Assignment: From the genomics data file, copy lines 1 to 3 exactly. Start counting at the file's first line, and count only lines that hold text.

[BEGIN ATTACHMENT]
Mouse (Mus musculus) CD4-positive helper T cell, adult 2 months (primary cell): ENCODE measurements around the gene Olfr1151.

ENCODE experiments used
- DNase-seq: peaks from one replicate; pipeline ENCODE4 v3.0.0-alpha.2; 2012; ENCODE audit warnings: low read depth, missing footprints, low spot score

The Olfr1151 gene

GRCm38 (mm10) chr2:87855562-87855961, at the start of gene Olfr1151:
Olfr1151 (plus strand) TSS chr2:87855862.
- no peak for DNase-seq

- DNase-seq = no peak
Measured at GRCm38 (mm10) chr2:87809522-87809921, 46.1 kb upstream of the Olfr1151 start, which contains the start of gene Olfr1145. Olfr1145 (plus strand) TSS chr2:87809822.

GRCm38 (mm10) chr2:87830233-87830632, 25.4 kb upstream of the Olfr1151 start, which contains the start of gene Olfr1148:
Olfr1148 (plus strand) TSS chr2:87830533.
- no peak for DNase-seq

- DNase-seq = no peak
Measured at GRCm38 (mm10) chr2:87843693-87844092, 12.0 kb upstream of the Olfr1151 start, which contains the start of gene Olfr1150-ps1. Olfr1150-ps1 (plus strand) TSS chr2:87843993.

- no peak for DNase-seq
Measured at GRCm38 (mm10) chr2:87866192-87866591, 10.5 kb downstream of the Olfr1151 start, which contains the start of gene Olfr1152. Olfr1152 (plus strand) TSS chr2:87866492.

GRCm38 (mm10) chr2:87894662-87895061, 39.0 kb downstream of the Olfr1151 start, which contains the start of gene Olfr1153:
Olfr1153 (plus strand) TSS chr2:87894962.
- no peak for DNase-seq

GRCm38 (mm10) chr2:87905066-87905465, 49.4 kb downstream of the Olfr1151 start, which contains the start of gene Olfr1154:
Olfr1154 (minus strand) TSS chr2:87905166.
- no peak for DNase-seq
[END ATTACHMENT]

Mouse (Mus musculus) CD4-positive helper T cell, adult 2 months (primary cell): ENCODE measurements around the gene Olfr1151.

ENCODE experiments used
- DNase-seq: peaks from one replicate; pipeline ENCODE4 v3.0.0-alpha.2; 2012; ENCODE audit warnings: low read depth, missing footprints, low spot score